Solicitors named senior counsel in virtual ceremony



Around a dozen-and-a-half solicitors have made Irish legal history after being formally granted patents of precedence and given the designation of senior counsel.

In a series of small online ceremonies on Friday, the honour traditionally reserved for barristers was bestowed on 17 of their solicitor colleagues for the first time:

  • Éamonn Conlon of Éamonn Conlon Solicitors (Dublin)
  • Paul Egan of Mason, Hayes & Curran LLP (Dublin)
  • Patrick Groarke of Groarke & Partners (Longford)
  • Richard Hammond of Hammond Good Solicitors (Cork)
  • Bill Holohan of Holohan Lane LLP (Cork)
  • Áine Hynes of St John Solicitors LLP, Dublin
  • Liam Kennedy of A&L Goodbody (Dublin)
  • Rory Kirrane of Mason, Hayes & Curran LLP (Dublin)
  • Cormac Little of William Fry (Dublin)
  • James MacGuill of MacGuill and Company (Louth)
  • Roger Murray of Callan Tansey Solicitors LLP (Sligo)
  • Helen Noble of Noble Shipping Law (Wicklow)
  • Bernard O’Connor of NCTM Studio Legale (Brussels, Belgium)
  • Vincent Power of A&L Goodbody (Dublin)
  • Dara Robinson of Sheehan and Partners (Dublin)
  • Michael Staines of Michael Staines & Co Solicitors (Dublin)
  • Damien M.P Tansey of Damien Tansey Solicitors LLP (Sligo)

The solicitors were called in five small groups, each joined by Michele O’Boyle, president of the Law Society, and their personal guests. For instance, Professor Mark Poustie, Dean of Law at UCC, attended as a guest of Mr Holohan, who was grouped with Mr Hammon, Mr MacGuill and Mr Power, all UCC graduates.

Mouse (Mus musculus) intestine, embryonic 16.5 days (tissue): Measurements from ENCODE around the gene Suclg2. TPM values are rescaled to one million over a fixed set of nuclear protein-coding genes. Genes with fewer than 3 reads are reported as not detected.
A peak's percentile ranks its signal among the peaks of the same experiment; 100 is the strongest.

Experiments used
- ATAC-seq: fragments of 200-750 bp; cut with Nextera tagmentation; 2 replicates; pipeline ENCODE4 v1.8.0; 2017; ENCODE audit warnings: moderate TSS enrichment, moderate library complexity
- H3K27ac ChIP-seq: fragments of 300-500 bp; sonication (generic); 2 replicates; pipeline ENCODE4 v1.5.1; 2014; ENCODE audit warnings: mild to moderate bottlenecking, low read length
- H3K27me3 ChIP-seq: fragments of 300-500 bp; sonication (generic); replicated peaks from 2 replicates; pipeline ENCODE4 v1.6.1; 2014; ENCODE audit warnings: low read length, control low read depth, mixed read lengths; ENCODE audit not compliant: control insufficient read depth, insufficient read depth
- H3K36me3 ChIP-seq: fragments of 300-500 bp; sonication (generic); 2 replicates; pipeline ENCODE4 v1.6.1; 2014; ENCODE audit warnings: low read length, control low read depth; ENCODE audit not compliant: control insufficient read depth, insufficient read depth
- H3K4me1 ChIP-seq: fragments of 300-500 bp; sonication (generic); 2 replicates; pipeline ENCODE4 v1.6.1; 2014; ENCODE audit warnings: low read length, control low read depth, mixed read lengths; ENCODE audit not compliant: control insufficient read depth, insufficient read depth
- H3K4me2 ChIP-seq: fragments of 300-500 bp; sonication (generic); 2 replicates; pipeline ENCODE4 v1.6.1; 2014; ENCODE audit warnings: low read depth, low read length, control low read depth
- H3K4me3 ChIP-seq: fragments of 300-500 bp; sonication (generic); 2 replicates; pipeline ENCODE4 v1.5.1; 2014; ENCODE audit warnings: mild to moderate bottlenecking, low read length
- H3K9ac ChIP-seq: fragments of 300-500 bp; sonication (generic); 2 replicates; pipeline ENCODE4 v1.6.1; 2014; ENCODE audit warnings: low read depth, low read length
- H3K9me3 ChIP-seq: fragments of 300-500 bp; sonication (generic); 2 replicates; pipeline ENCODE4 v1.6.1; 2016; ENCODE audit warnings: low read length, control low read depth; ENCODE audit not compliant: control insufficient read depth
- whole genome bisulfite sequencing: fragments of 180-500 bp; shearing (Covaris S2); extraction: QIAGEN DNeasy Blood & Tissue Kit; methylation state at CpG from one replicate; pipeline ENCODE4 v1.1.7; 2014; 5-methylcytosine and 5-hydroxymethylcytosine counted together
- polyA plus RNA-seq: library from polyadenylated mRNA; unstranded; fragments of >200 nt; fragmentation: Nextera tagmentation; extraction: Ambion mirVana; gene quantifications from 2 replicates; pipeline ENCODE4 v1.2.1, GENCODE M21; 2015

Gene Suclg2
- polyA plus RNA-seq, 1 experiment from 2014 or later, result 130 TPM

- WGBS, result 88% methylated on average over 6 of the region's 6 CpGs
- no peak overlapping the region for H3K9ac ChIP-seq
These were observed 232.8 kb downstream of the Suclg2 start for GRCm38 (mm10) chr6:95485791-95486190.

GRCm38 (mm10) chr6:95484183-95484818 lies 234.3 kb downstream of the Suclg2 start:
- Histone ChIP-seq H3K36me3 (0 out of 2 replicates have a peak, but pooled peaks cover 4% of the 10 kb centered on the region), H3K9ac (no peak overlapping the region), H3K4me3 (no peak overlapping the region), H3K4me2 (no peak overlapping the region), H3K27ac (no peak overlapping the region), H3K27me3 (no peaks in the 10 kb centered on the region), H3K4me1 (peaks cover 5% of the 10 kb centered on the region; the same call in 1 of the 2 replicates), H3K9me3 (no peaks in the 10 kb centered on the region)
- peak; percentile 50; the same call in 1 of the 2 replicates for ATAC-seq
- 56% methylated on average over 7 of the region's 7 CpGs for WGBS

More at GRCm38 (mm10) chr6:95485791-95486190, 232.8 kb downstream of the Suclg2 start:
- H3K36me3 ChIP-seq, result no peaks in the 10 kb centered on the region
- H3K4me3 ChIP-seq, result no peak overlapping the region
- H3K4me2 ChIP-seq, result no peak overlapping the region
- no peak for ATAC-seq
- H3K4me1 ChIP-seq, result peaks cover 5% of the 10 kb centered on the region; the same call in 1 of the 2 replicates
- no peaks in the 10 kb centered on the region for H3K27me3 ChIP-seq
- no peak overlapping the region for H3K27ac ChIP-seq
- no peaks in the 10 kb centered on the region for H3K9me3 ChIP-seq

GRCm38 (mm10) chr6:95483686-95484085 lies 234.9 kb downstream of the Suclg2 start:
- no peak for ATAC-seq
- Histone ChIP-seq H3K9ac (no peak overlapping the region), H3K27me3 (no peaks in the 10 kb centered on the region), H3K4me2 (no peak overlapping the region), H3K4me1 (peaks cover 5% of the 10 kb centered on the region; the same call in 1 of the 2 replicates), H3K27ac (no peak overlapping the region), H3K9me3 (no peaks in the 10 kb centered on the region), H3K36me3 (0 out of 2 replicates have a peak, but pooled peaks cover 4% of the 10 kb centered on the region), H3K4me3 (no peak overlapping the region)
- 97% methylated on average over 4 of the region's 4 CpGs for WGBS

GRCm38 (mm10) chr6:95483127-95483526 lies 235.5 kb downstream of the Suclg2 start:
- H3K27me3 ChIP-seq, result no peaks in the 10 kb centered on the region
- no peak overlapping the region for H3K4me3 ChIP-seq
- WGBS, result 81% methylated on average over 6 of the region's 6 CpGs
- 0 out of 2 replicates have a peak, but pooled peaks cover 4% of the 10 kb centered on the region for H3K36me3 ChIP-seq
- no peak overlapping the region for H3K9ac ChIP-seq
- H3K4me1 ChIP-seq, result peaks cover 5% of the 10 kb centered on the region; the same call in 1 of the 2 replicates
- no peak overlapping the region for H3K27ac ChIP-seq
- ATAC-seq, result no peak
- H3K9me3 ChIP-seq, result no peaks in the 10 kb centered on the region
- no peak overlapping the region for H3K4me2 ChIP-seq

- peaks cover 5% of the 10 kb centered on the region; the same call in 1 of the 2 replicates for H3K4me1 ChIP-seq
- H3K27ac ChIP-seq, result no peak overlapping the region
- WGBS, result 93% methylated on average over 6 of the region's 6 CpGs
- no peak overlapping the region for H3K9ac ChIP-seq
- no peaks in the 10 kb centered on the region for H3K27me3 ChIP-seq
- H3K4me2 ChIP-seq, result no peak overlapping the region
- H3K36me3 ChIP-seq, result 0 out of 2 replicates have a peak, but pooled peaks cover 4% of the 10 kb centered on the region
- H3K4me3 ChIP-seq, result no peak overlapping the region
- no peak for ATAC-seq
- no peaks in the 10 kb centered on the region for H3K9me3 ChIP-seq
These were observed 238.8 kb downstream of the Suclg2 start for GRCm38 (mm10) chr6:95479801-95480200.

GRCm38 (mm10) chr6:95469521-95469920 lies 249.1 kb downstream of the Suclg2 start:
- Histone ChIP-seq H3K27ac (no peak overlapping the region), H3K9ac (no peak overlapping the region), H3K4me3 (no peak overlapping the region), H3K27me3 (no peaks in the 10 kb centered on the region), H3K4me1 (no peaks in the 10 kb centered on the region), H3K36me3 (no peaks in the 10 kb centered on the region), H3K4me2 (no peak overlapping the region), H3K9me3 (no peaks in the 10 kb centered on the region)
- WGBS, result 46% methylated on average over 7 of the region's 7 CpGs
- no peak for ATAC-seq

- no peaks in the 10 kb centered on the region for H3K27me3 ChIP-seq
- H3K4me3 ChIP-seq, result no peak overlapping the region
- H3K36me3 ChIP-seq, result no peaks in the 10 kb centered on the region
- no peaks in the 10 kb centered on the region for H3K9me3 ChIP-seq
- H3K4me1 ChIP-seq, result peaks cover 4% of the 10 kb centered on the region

Ms O’Boyle said: “After many decades of progress, the Law Society is immensely proud of our senior counsel solicitor colleagues as they carve out their unique place in Irish legal history. I congratulate each of my colleagues on this significant achievement, and I am honoured to be at the helm of the solicitors’ profession to witness this historic event.

“At the Law Society of Ireland, we are proud of tradition and prepared for the future. This is a historic day for Ireland’s legal profession. The 17 solicitors who were granted the Patents of Precedence come from a range of professional backgrounds and, from law firms large and small, urban and rural, from right across the country.

“I am certain that their knowledge and expertise as solicitors will bring a unique viewpoint and insights to this role which will be an enormous value to the Irish justice system. The Law Society and I are confident that these solicitors will be the first of many solicitors to be granted this recognition of excellence.”



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